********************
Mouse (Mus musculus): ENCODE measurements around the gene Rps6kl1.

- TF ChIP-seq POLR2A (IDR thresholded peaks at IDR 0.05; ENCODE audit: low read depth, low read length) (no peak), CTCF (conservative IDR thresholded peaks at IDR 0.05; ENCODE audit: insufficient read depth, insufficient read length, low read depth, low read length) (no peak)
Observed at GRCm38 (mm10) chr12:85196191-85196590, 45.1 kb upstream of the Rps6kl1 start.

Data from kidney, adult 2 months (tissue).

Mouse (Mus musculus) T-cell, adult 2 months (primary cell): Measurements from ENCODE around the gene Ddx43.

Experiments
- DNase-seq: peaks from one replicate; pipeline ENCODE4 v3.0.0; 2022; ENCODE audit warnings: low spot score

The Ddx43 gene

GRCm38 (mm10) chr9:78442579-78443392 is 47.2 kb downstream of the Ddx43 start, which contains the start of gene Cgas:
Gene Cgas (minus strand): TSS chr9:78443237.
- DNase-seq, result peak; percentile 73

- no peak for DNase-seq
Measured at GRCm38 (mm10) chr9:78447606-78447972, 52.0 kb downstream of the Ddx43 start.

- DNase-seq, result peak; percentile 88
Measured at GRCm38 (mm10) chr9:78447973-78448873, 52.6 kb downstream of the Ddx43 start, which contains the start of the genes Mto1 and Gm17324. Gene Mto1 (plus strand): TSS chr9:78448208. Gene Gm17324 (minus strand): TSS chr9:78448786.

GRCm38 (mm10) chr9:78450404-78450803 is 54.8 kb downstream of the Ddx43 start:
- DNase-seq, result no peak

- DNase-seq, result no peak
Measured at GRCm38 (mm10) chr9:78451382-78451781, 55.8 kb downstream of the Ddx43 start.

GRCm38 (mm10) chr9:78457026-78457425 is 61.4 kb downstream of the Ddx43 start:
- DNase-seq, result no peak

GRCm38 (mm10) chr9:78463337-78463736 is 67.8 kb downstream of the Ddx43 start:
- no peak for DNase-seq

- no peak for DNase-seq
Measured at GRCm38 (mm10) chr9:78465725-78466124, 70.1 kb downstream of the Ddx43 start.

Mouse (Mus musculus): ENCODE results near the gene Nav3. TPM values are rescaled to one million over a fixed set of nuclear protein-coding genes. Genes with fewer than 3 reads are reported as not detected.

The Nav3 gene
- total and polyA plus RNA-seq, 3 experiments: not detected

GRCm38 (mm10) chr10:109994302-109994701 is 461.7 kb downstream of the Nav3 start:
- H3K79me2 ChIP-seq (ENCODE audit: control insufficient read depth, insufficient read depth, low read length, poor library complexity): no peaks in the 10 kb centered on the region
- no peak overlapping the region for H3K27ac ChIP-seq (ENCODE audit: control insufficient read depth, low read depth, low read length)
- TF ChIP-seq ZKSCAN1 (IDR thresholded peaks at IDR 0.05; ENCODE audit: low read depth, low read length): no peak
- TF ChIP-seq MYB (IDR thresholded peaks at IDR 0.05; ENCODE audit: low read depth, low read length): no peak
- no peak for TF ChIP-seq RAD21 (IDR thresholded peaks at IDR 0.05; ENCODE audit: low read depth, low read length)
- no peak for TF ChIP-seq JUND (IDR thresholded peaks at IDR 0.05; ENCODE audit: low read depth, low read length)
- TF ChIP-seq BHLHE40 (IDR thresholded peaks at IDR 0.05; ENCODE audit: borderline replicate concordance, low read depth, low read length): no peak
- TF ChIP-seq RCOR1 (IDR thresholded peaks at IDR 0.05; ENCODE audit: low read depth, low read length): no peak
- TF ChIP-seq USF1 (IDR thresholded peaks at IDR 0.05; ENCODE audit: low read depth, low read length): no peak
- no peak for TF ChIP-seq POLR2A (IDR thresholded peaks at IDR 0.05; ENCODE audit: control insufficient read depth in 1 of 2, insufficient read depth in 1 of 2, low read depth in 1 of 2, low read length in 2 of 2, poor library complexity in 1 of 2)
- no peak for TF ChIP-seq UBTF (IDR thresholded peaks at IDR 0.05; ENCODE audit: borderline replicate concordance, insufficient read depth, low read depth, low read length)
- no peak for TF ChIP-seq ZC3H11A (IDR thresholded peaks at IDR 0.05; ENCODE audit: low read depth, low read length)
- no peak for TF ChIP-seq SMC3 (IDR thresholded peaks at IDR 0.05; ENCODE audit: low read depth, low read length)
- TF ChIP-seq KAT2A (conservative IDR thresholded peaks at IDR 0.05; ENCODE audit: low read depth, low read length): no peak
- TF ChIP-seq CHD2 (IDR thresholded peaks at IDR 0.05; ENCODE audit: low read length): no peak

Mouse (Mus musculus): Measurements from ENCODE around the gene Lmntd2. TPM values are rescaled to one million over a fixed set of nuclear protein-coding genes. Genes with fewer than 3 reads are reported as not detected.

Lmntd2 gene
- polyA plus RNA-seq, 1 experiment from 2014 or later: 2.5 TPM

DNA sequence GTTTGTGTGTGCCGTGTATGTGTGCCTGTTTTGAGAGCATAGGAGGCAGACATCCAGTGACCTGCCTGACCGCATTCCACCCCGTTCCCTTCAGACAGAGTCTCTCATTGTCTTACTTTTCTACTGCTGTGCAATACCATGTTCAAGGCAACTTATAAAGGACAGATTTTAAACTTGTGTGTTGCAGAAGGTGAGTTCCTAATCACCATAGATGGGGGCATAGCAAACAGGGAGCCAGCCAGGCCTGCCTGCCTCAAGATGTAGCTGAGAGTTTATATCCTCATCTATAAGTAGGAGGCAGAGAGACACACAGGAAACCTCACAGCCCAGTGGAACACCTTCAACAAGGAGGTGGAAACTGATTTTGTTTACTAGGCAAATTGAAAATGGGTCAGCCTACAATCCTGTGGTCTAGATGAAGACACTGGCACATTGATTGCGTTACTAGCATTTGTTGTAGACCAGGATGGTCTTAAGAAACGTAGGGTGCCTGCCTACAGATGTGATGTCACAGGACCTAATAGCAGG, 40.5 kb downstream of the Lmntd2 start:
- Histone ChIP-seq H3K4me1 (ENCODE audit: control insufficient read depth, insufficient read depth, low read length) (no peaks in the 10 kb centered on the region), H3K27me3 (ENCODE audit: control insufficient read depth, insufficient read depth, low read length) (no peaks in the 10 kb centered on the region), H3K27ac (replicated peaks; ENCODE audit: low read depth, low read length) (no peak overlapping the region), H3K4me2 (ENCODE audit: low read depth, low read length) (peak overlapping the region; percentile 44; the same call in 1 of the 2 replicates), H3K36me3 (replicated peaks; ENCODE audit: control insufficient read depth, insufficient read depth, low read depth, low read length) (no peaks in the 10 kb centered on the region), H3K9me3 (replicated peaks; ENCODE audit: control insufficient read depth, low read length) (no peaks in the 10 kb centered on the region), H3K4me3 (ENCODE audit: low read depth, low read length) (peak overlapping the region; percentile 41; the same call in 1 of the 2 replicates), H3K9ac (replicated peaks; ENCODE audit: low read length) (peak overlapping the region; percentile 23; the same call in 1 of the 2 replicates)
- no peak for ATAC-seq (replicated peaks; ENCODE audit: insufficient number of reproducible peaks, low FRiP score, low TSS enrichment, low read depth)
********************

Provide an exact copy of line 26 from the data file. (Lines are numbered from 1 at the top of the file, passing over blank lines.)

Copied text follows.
Mouse (Mus musculus): ENCODE results near the gene Nav3. TPM values are rescaled to one million over a fixed set of nuclear protein-coding genes. Genes with fewer than 3 reads are reported as not detected.